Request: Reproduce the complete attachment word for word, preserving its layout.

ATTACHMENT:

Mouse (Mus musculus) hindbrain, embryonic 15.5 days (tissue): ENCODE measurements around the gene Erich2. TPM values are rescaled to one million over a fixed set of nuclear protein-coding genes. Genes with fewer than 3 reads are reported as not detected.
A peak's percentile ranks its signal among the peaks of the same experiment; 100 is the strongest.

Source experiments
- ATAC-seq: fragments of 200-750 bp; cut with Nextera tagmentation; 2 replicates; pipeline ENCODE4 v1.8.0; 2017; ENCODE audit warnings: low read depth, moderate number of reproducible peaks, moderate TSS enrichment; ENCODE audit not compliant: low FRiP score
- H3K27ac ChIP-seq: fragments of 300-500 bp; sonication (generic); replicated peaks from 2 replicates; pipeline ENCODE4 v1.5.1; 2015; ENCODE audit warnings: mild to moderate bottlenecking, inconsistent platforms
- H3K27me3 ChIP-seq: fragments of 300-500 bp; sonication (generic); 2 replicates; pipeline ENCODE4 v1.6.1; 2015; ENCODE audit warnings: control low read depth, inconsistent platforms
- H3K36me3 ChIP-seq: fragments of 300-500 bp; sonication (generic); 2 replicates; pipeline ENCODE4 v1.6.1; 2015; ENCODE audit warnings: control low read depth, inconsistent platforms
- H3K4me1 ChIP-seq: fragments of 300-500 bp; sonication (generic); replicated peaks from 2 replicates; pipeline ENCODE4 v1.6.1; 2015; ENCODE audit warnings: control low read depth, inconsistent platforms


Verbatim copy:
Mouse (Mus musculus) hindbrain, embryonic 15.5 days (tissue): ENCODE measurements around the gene Erich2. TPM values are rescaled to one million over a fixed set of nuclear protein-coding genes. Genes with fewer than 3 reads are reported as not detected.
A peak's percentile ranks its signal among the peaks of the same experiment; 100 is the strongest.

Source experiments
- ATAC-seq: fragments of 200-750 bp; cut with Nextera tagmentation; 2 replicates; pipeline ENCODE4 v1.8.0; 2017; ENCODE audit warnings: low read depth, moderate number of reproducible peaks, moderate TSS enrichment; ENCODE audit not compliant: low FRiP score
- H3K27ac ChIP-seq: fragments of 300-500 bp; sonication (generic); replicated peaks from 2 replicates; pipeline ENCODE4 v1.5.1; 2015; ENCODE audit warnings: mild to moderate bottlenecking, inconsistent platforms
- H3K27me3 ChIP-seq: fragments of 300-500 bp; sonication (generic); 2 replicates; pipeline ENCODE4 v1.6.1; 2015; ENCODE audit warnings: control low read depth, inconsistent platforms
- H3K36me3 ChIP-seq: fragments of 300-500 bp; sonication (generic); 2 replicates; pipeline ENCODE4 v1.6.1; 2015; ENCODE audit warnings: control low read depth, inconsistent platforms
- H3K4me1 ChIP-seq: fragments of 300-500 bp; sonication (generic); replicated peaks from 2 replicates; pipeline ENCODE4 v1.6.1; 2015; ENCODE audit warnings: control low read depth, inconsistent platforms